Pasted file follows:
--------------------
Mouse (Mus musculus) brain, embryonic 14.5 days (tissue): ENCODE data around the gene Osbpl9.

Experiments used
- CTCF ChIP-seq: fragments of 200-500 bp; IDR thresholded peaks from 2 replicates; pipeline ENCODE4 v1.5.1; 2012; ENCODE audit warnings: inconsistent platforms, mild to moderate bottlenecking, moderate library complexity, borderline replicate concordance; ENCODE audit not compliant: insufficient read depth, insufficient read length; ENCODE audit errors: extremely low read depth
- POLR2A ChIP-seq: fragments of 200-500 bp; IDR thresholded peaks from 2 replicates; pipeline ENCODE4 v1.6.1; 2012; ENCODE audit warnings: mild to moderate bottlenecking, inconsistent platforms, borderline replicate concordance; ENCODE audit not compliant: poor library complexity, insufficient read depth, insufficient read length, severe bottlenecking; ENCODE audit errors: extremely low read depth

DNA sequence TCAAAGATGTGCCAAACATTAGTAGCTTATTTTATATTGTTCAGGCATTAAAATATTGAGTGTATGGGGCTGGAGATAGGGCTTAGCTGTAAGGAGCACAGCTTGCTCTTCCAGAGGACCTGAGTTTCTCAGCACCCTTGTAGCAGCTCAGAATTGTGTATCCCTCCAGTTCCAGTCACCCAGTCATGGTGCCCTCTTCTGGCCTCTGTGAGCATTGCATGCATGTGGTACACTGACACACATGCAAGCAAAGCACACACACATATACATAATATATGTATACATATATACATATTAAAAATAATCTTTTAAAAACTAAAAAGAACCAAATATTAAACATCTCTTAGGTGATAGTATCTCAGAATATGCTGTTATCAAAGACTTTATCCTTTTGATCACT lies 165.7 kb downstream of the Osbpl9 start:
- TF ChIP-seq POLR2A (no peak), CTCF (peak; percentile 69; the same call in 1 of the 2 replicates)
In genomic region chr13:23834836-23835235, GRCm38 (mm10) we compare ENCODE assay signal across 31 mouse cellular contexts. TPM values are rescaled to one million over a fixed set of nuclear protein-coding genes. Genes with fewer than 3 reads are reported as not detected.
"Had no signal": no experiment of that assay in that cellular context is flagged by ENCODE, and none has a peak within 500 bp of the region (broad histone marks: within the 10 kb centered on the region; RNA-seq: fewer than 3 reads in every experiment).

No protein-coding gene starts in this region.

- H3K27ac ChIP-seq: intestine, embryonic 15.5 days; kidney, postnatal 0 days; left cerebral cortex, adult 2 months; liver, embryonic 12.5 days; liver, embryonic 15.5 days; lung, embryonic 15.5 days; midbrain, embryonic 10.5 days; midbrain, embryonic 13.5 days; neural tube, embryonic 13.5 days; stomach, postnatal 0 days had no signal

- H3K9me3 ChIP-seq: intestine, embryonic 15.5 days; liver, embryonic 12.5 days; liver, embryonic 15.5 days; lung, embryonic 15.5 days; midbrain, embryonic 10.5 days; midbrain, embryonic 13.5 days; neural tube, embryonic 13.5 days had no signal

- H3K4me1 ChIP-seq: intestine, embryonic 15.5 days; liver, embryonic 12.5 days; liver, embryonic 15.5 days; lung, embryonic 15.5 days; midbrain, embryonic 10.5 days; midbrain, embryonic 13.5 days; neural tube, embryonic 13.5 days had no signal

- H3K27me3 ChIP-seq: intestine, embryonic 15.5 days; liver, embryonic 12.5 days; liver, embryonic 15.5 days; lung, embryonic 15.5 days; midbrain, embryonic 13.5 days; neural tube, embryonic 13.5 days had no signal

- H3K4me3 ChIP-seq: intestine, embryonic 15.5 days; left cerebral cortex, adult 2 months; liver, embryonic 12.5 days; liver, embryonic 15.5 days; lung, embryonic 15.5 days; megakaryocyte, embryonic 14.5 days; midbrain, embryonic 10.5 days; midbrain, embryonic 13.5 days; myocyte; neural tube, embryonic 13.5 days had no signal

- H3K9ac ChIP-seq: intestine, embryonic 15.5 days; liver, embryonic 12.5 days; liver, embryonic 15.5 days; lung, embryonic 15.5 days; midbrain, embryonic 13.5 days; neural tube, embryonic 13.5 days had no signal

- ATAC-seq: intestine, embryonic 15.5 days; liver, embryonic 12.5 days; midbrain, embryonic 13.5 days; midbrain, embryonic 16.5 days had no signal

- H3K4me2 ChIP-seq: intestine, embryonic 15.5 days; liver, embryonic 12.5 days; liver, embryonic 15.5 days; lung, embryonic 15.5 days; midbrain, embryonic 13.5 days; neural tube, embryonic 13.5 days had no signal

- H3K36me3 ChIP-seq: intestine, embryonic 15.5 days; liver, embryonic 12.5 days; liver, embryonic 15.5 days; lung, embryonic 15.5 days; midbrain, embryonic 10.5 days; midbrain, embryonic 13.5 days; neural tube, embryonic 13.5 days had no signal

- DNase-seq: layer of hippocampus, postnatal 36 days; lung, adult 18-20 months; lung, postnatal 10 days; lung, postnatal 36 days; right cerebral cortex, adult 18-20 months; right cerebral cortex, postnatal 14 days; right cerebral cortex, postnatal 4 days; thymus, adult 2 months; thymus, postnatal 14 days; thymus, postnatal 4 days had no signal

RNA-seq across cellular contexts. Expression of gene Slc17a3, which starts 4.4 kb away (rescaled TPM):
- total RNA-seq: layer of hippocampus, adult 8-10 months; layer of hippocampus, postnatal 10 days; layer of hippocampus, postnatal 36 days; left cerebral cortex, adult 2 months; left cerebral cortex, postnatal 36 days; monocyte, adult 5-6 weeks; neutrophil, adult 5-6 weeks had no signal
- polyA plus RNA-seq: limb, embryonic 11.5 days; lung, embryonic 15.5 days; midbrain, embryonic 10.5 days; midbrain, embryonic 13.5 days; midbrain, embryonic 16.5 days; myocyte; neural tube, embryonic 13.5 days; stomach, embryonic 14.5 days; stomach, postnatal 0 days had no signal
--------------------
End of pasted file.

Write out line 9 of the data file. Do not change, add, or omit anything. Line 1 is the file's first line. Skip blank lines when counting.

No protein-coding gene starts in this region.